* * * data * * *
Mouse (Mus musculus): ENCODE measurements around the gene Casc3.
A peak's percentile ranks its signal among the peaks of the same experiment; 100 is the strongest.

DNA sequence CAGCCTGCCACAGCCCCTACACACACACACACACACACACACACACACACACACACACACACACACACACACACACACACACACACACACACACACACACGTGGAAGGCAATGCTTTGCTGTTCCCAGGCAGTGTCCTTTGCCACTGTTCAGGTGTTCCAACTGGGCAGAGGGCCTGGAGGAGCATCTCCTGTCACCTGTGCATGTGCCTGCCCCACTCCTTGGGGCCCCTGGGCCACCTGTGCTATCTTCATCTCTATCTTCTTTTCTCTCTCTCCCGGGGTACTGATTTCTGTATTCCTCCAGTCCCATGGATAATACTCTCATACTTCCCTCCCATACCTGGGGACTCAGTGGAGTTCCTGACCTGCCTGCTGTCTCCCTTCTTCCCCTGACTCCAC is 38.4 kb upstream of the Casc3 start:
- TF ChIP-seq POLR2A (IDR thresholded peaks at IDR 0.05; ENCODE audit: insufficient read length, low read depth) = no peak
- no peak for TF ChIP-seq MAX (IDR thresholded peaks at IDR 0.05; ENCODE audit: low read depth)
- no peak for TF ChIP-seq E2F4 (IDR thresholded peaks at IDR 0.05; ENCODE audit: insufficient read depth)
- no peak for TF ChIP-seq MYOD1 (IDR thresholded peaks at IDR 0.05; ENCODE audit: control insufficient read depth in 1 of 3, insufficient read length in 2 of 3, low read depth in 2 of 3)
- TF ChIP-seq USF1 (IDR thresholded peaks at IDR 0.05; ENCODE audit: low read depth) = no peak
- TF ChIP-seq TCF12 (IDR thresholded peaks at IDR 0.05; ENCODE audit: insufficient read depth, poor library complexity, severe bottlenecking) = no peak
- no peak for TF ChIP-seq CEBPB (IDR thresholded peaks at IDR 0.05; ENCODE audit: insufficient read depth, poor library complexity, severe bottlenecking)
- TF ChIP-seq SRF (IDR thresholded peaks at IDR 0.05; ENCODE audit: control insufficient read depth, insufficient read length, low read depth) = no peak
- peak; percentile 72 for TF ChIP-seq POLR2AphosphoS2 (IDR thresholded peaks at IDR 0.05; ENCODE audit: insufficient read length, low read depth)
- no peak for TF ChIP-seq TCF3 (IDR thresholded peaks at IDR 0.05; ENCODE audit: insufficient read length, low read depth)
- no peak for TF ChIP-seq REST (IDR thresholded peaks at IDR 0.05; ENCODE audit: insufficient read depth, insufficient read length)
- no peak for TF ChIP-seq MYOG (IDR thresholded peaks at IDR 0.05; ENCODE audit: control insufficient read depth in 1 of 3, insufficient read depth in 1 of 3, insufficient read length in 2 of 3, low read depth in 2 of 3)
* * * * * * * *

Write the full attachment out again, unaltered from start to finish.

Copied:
Mouse (Mus musculus): ENCODE measurements around the gene Casc3.
A peak's percentile ranks its signal among the peaks of the same experiment; 100 is the strongest.

DNA sequence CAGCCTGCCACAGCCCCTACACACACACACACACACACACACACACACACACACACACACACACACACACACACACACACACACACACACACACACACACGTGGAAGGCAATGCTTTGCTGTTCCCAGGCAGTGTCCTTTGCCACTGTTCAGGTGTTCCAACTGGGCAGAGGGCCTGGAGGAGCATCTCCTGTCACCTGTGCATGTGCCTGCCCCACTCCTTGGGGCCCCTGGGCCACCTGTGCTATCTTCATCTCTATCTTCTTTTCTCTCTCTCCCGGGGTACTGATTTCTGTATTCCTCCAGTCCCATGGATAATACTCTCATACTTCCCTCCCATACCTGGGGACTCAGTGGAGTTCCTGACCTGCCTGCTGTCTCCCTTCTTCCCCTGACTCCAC is 38.4 kb upstream of the Casc3 start:
- TF ChIP-seq POLR2A (IDR thresholded peaks at IDR 0.05; ENCODE audit: insufficient read length, low read depth) = no peak
- no peak for TF ChIP-seq MAX (IDR thresholded peaks at IDR 0.05; ENCODE audit: low read depth)
- no peak for TF ChIP-seq E2F4 (IDR thresholded peaks at IDR 0.05; ENCODE audit: insufficient read depth)
- no peak for TF ChIP-seq MYOD1 (IDR thresholded peaks at IDR 0.05; ENCODE audit: control insufficient read depth in 1 of 3, insufficient read length in 2 of 3, low read depth in 2 of 3)
- TF ChIP-seq USF1 (IDR thresholded peaks at IDR 0.05; ENCODE audit: low read depth) = no peak
- TF ChIP-seq TCF12 (IDR thresholded peaks at IDR 0.05; ENCODE audit: insufficient read depth, poor library complexity, severe bottlenecking) = no peak
- no peak for TF ChIP-seq CEBPB (IDR thresholded peaks at IDR 0.05; ENCODE audit: insufficient read depth, poor library complexity, severe bottlenecking)
- TF ChIP-seq SRF (IDR thresholded peaks at IDR 0.05; ENCODE audit: control insufficient read depth, insufficient read length, low read depth) = no peak
- peak; percentile 72 for TF ChIP-seq POLR2AphosphoS2 (IDR thresholded peaks at IDR 0.05; ENCODE audit: insufficient read length, low read depth)
- no peak for TF ChIP-seq TCF3 (IDR thresholded peaks at IDR 0.05; ENCODE audit: insufficient read length, low read depth)
- no peak for TF ChIP-seq REST (IDR thresholded peaks at IDR 0.05; ENCODE audit: insufficient read depth, insufficient read length)
- no peak for TF ChIP-seq MYOG (IDR thresholded peaks at IDR 0.05; ENCODE audit: control insufficient read depth in 1 of 3, insufficient read depth in 1 of 3, insufficient read length in 2 of 3, low read depth in 2 of 3)